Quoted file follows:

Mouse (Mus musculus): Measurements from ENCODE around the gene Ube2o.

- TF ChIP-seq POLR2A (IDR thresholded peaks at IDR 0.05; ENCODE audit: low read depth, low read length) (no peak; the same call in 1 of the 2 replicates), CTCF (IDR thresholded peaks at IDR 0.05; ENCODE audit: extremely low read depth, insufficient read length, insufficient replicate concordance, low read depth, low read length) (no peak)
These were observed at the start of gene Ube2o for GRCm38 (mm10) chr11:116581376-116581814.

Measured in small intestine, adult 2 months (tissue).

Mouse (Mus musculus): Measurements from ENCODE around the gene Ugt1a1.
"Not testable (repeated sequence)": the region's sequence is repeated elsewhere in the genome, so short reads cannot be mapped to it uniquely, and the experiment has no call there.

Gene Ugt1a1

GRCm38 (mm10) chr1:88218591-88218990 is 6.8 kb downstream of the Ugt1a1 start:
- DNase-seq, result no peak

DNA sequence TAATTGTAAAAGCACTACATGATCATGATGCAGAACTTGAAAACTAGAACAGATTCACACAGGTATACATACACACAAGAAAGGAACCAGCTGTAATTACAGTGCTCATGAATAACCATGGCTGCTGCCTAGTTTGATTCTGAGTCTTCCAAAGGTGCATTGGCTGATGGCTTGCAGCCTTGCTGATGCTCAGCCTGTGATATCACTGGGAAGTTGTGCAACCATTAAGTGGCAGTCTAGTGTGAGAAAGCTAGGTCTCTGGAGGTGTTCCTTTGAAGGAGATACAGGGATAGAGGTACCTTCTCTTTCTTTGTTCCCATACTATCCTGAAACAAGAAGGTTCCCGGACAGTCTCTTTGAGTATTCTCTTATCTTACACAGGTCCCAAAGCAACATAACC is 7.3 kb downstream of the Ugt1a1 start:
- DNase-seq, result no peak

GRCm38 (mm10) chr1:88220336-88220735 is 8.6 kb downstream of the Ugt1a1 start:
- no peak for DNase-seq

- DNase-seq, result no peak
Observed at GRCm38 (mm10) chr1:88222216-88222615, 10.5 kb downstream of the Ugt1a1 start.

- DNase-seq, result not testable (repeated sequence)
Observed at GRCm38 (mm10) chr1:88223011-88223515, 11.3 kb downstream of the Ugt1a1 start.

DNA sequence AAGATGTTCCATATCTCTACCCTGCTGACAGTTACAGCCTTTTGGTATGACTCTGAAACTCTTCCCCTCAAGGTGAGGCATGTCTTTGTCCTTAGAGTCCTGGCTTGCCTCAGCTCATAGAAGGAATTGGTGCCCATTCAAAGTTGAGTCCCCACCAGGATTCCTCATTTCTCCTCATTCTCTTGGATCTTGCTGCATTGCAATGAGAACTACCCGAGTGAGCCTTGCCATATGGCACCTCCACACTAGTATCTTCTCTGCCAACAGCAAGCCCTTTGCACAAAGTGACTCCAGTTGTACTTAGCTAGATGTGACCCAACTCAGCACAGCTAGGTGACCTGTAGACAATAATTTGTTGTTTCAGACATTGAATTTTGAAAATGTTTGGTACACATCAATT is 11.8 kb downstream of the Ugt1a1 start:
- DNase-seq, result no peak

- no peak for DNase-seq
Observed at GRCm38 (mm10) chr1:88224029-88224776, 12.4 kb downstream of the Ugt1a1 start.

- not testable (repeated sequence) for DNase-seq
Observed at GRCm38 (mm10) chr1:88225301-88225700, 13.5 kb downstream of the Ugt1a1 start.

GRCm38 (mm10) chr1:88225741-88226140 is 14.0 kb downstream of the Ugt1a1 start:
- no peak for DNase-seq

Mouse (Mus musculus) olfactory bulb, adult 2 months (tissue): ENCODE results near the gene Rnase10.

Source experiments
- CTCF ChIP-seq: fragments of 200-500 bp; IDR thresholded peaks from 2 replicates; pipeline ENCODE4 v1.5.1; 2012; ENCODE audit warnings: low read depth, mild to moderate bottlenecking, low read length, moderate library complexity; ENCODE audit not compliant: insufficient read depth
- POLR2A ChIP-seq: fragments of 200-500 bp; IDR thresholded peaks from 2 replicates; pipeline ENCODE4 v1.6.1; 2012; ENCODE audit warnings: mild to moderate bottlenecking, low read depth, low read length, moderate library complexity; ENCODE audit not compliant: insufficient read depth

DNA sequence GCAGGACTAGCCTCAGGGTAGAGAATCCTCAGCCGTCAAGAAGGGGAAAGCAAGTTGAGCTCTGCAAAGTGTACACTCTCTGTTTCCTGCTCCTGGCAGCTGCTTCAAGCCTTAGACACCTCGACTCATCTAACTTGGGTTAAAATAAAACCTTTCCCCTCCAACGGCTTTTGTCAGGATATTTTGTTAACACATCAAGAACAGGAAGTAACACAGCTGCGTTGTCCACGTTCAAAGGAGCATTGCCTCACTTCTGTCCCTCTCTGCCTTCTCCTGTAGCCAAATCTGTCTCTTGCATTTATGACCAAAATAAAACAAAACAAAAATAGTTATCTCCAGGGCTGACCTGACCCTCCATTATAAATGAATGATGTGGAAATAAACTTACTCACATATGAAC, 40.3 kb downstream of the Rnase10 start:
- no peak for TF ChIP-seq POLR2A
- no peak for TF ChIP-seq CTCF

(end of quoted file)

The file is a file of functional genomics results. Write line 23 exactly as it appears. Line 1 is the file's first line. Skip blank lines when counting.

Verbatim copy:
Observed at GRCm38 (mm10) chr1:88225301-88225700, 13.5 kb downstream of the Ugt1a1 start.